Media & Debates
Conventions in the 19th and early 20th centuries could last for weeks. Party elites led them, largely in private. The only information journalists gathered came from delegates and party leaders. Before television, Americans learned about conventions from radio and newspaper coverage.
Networks began covering party conventions in 1940, but television coverage was not the dominant media source until the 1960s. In 1960, television helped John F. Kennedy secure the Democratic Party nomination and presidency in the first televised debate against Richard Nixon. Congress had suspended Section 315 of the Federal Communications Act (which would have required equal air time to the dozen candidates) to make the debates possible. It was produced in Chicago for CBS, and was the first ever face-to-face encounter between two presidential candidates. Nixon had served as vice president for 8 years, and was much better known than Kennedy. However, Kennedy’s dynamic performance and youthful good looks overshadowed a gaunt Nixon in the debate and launched his presidential prospects.
Televised debates halted in the wake of Kennedy’s assassination in November 1963. They did not reappear until 1976, when President Gerald Ford debated Governor Jimmy Carter. Lyndon Baines Johnson did not enjoy debating, and Richard Nixon avoided them after his negative experience in 1960.
Televised debates resumed in 1976. They are notable because of a remark by Ford that was the press played up as a major mistake: “There is no Soviet domination of Eastern Europe.” This was one of the most famous gaffes of all time. In 1984, the debates featured a moderator and three panelists who asked both candidates the same questions. The Reagan and Mondale campaigns vetoed nearly a hundred proposed panelists for the first debate, which led the League of Women Voters, the nonpartisan organization that organized the debates between 1976 and 1984, to raise such a fuss that neither candidate rejected a single panelist in the second debate. The Democratic and Republican parties subsequently signed a secret petition that outlined everything from selection of the panelists, to the makeup of the audience, height of podiums, temperature, to banning follow-up questions. This document caused the League of Women Voters to withdraw as sponsor. The Commission on Presidential Debates then replaced the League in this role in 1988.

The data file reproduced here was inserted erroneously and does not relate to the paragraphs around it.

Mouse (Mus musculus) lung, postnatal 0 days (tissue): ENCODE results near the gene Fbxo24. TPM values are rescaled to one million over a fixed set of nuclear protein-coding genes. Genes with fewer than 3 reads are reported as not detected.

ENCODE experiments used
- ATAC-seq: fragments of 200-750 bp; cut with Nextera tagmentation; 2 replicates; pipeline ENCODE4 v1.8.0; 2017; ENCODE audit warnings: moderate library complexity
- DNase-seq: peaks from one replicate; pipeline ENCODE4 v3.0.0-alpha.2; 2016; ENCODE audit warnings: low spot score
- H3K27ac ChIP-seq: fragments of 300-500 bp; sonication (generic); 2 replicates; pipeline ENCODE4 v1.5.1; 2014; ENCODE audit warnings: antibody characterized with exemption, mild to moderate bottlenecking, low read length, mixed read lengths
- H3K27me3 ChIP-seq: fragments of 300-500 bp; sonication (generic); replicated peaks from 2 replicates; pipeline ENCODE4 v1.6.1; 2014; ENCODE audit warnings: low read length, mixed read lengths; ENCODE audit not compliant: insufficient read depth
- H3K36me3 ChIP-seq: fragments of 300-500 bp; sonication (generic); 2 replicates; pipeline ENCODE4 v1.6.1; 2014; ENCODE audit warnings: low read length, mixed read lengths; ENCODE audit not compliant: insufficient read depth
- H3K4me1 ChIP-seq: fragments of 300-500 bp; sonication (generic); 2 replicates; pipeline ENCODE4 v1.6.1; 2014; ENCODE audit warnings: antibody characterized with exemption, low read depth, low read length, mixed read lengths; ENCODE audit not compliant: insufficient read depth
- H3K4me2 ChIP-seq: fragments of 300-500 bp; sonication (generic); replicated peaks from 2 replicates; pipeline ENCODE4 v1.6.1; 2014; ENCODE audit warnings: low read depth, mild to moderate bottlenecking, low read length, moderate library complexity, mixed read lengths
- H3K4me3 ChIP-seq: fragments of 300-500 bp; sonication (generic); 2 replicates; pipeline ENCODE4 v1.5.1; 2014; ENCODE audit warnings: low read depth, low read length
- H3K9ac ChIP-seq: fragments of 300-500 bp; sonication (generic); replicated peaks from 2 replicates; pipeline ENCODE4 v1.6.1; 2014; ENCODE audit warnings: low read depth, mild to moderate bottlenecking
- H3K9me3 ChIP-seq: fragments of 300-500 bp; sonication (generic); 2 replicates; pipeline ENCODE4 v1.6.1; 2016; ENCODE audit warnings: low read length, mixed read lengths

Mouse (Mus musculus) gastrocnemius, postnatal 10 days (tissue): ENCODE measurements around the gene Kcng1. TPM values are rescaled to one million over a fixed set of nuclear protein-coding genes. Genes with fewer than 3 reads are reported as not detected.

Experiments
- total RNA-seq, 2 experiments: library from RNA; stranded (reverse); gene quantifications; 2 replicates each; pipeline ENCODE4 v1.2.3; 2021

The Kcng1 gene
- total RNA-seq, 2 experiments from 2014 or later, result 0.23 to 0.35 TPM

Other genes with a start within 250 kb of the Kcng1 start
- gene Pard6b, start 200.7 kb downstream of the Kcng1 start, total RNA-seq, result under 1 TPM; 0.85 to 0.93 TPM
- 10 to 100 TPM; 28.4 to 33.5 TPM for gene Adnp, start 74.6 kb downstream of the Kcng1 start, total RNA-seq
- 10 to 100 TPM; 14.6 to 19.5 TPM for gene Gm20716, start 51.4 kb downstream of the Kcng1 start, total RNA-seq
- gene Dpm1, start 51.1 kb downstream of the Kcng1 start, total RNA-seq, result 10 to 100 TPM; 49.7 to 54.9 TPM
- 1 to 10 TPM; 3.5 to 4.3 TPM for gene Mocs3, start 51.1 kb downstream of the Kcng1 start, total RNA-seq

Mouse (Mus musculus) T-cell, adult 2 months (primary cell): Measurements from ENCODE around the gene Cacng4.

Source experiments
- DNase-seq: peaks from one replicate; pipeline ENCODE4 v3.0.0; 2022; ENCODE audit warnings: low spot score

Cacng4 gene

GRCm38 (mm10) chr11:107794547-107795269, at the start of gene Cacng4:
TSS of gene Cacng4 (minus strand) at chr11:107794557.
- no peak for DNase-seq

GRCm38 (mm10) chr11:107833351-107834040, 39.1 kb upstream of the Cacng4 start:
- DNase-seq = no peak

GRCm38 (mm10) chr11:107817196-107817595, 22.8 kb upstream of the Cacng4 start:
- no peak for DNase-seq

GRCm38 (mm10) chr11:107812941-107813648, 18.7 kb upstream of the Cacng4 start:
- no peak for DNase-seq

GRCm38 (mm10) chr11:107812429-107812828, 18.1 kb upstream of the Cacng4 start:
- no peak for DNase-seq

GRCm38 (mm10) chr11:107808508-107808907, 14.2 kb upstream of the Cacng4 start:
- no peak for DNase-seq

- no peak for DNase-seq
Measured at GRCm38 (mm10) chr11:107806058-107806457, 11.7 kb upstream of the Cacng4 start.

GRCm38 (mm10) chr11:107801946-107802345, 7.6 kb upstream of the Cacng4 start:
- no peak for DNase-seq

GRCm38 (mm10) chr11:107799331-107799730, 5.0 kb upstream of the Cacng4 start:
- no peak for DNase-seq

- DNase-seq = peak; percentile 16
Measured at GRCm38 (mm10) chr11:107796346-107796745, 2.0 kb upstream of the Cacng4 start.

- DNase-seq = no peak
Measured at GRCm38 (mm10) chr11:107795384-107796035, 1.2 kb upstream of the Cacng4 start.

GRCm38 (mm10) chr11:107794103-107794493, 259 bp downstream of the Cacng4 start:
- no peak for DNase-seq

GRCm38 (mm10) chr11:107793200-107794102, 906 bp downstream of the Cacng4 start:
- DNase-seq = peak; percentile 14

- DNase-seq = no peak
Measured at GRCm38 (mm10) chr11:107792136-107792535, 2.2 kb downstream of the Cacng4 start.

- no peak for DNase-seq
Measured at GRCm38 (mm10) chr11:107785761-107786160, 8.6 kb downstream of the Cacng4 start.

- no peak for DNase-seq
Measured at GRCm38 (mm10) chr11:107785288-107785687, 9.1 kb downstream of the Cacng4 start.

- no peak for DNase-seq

Americans didn’t just use television to vet candidates from their living rooms; they also learned about the 1968 Democratic Convention riots primarily through television. After 1968, the only way to win the party’s presidential nomination was for a candidate to go through the primary election process. This lengthy new process made national nominating conventions into grand events, and the media changed to reflect this. The party’s weakened role marked the beginning of the current ceremonial era of conventions. The media now functions to both publicize and critique the nominees and party platforms.
Media influence can either help or hurt a candidate. Jimmy Carter’s run for president in 1976 exemplified the new power of the media. Though Carter was a little-known Democratic candidate from Georgia, his campaign benefited greatly from positive print and television coverage. In 2000, John McCain’s “Straight Talk Express” endeared him to members of the media and general public.
In contrast, the media ridiculed Howard Dean whose 2004 scream in a fit of excitement after finishing third in the Iowa primary was recorded on video. Widely circulated in the media and replayed on television 633 times over the next four days, this outburst was used by Dean’s opponents as an argument that he lacked the proper temperament to serve as president. In 2012, Mother Jones published a leaked recording of Mitt Romney at a private fundraiser. Romney said that “47% of people who are dependent upon government…..these are people who pay no income tax” reinforced the notion that he only cared about the rich. Both incidents capture the important power of media images to sway presidential elections.
The Museum of Broadcast Communication > The History of Televised Presidential Debates